Improves walking ability in people with an enzyme deficiency called mucopolysaccharidosis VI (MPS VI), which can affect certain tissues in the body.
There may be other brand names for this medicine.
When This Medicine Should Not Be Used
You should not receive this medicine if you have had an allergic reaction to galsulfase.
How to Use This Medicine
- Your doctor will tell you how much of this medicine to use and how often. Your dose may need to be changed several times in order to find out what works best for you. Do not use more medicine or use it more often than your doctor tells you to.
- Your doctor will prescribe your exact dose and tell you how often it should be given. This medicine is given through a needle placed in one of your veins.
- A nurse or other trained health professional will give you this medicine.
- The usual dose schedule for this medicine is one time each week. The medicine must be given slowly, so the needle will remain in place for at least 4 hours. An IV pump is sometimes used if the medicine needs to be given over several hours or throughout an entire day.
- You may be taught how to give your medicine at home. Make sure you understand all instructions before giving yourself an injection. Do not use more medicine or use it more often than your doctor tells you to.
- Use a new needle and syringe each time you inject your medicine.
- Do not use the medicine if it has changed color or has particles in it. Do not shake the medicine.
If a dose is missed:
- Call your doctor or pharmacist for instructions.
How to Store and Dispose of This Medicine
- If you store this medicine at home, keep it in the refrigerator. Do not freeze.
- Before using this medicine, you may remove it from the refrigerator and allow it to warm to room temperature. If you do not use the medicine, put it back in the refrigerator. Do not use medicine that has been left at room temperature for longer than 24 hours. Never heat the medicine with hot water or in a microwave.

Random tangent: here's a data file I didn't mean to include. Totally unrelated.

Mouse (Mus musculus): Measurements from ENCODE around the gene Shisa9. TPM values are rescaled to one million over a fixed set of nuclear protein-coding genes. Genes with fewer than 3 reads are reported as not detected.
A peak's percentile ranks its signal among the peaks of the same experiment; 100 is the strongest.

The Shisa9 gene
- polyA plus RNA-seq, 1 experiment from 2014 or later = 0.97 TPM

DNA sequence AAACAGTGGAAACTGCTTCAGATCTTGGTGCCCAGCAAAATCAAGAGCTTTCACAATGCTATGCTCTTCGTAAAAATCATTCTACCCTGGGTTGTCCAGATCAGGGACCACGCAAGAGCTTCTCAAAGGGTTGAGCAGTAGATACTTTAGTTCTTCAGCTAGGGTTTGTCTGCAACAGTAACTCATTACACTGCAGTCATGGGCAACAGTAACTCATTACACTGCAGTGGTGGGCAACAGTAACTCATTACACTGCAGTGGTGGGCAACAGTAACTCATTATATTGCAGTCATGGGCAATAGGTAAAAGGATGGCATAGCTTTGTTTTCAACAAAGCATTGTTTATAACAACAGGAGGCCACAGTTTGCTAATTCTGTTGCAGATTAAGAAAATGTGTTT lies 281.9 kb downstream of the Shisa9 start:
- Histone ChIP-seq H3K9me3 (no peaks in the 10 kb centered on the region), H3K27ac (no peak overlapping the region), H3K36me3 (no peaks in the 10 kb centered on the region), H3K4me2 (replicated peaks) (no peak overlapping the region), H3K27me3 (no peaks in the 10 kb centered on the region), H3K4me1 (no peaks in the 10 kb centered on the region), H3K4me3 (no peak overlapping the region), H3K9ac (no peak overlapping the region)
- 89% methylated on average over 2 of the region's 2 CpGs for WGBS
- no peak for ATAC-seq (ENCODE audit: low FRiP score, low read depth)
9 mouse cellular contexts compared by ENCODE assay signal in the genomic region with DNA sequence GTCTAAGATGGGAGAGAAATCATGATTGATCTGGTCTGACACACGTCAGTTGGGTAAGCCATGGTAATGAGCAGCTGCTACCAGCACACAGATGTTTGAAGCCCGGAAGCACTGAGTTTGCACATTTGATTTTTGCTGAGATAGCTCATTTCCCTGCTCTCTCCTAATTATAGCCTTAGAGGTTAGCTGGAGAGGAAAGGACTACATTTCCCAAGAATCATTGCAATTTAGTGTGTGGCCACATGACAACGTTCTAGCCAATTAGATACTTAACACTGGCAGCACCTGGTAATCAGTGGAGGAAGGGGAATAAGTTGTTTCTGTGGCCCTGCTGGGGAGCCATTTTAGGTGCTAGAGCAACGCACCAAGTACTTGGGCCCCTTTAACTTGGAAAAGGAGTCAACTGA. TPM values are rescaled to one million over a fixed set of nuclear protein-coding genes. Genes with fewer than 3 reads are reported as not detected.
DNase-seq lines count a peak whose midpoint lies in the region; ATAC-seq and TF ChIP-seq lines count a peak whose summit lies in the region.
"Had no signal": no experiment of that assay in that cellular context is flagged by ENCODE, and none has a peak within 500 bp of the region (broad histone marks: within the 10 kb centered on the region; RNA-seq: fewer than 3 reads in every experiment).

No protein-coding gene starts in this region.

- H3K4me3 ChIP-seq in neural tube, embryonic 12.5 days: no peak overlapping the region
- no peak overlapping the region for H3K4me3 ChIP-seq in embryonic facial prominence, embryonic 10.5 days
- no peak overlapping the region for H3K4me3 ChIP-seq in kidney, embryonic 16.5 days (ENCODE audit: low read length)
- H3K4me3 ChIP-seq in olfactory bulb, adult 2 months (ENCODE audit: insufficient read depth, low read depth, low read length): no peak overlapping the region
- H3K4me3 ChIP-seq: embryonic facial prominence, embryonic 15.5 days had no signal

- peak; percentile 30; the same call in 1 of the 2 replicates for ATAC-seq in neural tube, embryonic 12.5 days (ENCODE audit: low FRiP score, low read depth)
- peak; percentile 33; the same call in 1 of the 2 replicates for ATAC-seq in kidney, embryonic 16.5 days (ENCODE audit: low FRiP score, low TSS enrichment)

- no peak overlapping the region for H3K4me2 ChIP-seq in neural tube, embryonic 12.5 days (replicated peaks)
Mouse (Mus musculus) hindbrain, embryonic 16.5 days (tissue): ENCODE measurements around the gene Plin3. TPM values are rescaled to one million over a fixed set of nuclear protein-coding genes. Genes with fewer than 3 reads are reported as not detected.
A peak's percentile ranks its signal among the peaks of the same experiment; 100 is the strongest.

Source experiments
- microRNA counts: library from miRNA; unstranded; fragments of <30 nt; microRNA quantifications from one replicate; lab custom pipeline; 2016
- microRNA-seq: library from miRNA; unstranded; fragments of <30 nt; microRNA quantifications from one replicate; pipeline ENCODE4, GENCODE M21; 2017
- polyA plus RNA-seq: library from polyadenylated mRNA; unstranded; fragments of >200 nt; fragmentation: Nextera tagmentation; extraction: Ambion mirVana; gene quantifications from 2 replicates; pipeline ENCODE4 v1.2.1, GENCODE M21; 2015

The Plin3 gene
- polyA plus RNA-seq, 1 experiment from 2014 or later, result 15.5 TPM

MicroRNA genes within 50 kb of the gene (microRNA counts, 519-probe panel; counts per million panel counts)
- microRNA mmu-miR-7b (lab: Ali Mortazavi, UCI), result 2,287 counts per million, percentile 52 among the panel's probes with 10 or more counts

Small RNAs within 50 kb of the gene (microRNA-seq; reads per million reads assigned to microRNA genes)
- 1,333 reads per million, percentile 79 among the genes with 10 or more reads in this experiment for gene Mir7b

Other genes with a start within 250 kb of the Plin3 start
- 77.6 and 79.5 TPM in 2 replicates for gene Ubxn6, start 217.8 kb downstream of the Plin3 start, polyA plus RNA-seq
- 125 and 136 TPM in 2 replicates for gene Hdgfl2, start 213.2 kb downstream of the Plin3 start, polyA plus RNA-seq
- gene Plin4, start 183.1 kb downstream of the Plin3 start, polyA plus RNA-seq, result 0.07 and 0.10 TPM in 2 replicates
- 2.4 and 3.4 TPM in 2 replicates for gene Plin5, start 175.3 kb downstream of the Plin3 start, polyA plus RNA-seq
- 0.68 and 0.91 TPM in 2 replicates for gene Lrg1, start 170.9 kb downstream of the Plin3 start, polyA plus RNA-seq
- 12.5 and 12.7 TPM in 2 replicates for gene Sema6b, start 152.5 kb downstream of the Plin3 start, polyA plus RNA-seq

- Throw away used needles in a hard, closed container that the needles cannot poke through. Keep this container away from children and pets.
- Ask your pharmacist, doctor, or health caregiver about the best way to dispose of any leftover medicine, containers, and other supplies. You will also need to throw away old medicine after the expiration date has passed.
- Keep all medicine away from children and never share your medicine with anyone.
Drugs and Foods to Avoid
Ask your doctor or pharmacist before using any other medicine, including over-the-counter medicines, vitamins, and herbal products.
Warnings While Using This Medicine
- Make sure your doctor knows if you are pregnant or breast feeding. Tell your doctor if you snore or have sleep apnea.
- Galsulfase can cause fever and allergic-type reactions. You will receive medicine to prevent these effects, and that medicine may make you drowsy. Avoid driving, using machines, or doing anything else that could be dangerous if you are not alert.
- Some of the side effects of galsulfase may not occur for several weeks after you start using the medicine.
Possible Side Effects While Using This Medicine
Call your doctor right away if you notice any of these side effects:
- Allergic reaction: Itching or hives, swelling in your face or hands, swelling or tingling in your mouth or throat, chest tightness, trouble breathing.
- Breathing that stops during sleep.
- Feeling very drowsy or sleepy.
- Fever or chills.
- Lightheadedness or fainting.
If you notice these less serious side effects, talk with your doctor:
- Cough, sore throat, ear pain, runny or stuffy nose.
- Headache, tiredness.
- Joint pain.
- Mild skin rash.
- Pain in your stomach or behind your breast bone.
- Redness in your eyes.
- Vomiting, diarrhea.
If you notice other side effects that you think are caused by this medicine, tell your doctor
Call your doctor for medical advice about side effects. You may report side effects to FDA at 1-800-FDA-1088
Review Date: 2011-02-04